If you do notice any disconnected wires, you might try to connect them yourself, although if you do not have any experience working with electricity, your best bet is to call a repairman.
↯ The Fan Blades Need Proper Clearance
When the motor is spinning the fan blades, it will need proper clearance. If the motor faces blockage or hindrance, some models will switch the motor off while others will try and fail.
In any case, carefully check for anything stuck in the motor or in the blades. Finding something jamming the blades will easily solve the problem at hand. We want to stress how important it is to do this carefully, assuming you still want all your fingers intact afterward.
↯ Connection Testing can be Done
Some among you with a huge toolshed will have a voltmeter on hand. This step is only applicable to them.
Test out the wires to see check if the motor is receiving electricity. If you see a reading on your meter, it is probably time to change the motor as it probably has died. No reading usually means the problem is with the circuit breaker, and you need to contact an electrician.
↯ Look for Blown Capacitors
Overheating is one of the most common culprits when it comes to damaged ceiling fans or fan motors. There are a few capacitors around your motor, and overheating for a prolonged amount of time will typically blow these capacitors.
In this particular case, the light will stay on, and you might be able to hear a slight humming coming from your ceiling fan. You can also look for a pull cord with a small box connected to one end inside the motor housing. That black box is the capacitor, and you will be able to visibly notice the damage.
Replacing the capacitor is very painless and cheap. Ordering one corresponding to the model of your fan is easy enough, and the replacement only takes 5-10 mins.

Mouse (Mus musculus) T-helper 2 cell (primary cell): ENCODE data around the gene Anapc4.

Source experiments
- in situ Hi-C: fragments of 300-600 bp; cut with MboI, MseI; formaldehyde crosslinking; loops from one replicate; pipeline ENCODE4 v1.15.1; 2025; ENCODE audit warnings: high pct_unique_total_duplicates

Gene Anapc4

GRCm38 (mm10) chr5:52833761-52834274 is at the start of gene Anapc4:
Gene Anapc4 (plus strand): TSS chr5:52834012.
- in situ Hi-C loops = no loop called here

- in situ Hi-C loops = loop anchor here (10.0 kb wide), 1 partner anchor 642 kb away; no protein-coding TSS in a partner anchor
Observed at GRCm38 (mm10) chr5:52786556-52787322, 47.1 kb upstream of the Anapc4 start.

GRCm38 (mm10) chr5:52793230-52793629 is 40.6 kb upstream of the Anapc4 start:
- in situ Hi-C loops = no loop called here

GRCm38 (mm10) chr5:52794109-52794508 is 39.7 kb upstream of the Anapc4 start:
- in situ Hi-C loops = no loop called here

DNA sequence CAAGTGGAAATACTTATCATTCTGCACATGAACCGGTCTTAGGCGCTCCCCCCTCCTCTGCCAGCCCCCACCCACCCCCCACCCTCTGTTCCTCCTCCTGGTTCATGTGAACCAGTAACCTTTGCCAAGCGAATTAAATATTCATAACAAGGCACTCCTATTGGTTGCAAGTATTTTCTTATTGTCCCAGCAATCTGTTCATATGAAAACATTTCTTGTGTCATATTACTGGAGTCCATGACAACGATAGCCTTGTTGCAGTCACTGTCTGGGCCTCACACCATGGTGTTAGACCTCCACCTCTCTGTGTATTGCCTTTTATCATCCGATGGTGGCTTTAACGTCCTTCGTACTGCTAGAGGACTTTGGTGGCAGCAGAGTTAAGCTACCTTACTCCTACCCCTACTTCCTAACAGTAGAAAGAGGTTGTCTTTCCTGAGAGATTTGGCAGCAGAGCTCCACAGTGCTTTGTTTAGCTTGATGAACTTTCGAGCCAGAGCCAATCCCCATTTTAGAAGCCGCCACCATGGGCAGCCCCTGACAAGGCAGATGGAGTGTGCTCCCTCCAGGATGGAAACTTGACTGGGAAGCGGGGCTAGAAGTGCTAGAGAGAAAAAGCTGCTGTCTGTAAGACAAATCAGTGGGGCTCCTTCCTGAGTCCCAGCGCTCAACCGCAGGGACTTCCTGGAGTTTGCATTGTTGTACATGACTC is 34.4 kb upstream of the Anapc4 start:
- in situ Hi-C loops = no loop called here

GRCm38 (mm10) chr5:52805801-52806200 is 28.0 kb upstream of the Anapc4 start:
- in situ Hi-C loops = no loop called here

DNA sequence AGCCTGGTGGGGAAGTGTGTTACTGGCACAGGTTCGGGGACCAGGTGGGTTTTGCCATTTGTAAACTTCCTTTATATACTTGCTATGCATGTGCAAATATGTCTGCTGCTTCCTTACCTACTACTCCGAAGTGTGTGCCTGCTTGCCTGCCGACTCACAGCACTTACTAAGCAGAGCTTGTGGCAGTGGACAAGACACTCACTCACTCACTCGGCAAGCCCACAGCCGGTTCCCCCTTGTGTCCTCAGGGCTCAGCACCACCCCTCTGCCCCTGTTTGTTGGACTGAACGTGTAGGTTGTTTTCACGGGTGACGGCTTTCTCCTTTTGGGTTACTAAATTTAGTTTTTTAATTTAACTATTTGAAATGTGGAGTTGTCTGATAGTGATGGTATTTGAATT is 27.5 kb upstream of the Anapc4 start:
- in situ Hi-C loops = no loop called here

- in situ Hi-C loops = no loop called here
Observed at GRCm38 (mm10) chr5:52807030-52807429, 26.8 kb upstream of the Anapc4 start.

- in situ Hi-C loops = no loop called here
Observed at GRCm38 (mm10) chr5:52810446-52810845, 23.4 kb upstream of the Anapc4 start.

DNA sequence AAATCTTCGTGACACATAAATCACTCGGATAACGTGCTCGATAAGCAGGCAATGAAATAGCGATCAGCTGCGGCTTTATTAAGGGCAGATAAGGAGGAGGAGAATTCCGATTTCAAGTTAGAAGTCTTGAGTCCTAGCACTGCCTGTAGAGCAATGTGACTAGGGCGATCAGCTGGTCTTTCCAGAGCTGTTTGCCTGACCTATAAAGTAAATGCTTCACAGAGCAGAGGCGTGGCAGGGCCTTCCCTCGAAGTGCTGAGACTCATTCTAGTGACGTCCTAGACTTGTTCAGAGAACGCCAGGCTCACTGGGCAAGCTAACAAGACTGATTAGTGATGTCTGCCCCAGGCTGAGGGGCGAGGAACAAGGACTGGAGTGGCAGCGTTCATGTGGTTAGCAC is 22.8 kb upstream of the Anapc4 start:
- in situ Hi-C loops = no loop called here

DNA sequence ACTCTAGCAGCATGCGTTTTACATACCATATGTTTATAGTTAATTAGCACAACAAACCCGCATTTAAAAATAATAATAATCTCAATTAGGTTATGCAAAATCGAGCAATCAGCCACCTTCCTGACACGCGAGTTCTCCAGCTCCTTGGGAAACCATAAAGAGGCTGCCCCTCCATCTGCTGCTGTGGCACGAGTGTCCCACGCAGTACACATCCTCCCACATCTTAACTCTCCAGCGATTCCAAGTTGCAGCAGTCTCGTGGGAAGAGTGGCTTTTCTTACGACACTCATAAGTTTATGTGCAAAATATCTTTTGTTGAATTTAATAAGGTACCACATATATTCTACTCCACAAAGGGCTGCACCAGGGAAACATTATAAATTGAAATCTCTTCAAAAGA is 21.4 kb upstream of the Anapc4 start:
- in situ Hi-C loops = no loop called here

↯ Give the Blades a Little Push
Since you followed all the above steps and found yourself here, it is safe to assume your problem is still not fixed. But before calling the electrician, try one last thing.
Your ceiling fan has something called a flywheel. It is a rotating shaft that takes power from the motor and spins the machine. With your ceiling fan, a flywheel will spin the blades. Reach up to the blades and give them a gentle push in any direction, and unless the blades keep spinning, you might need to replace your flywheel. Most fan models will have aftermarket flywheels available for cheap, and it is very easily replaceable like the capacitors.
Occasionally, however, your blades not spinning might also mean the bearings have given up. Though it is very rare, it can happen. With the modern, tightly packed ceiling fans, it does not really make any sense to replace bearings due to them being so expensive that replacing the whole motor unit is more cost-effective.
Hope you now know what to do if the ceiling fan stopped working suddenly. One of these methods can surely do the job for you, and get your ceiling fan to work normally. That is not to say these methods are be-all and end-all; sometimes, it is necessary to call in a specialist and get it checked out. You can never really tell with machines like these.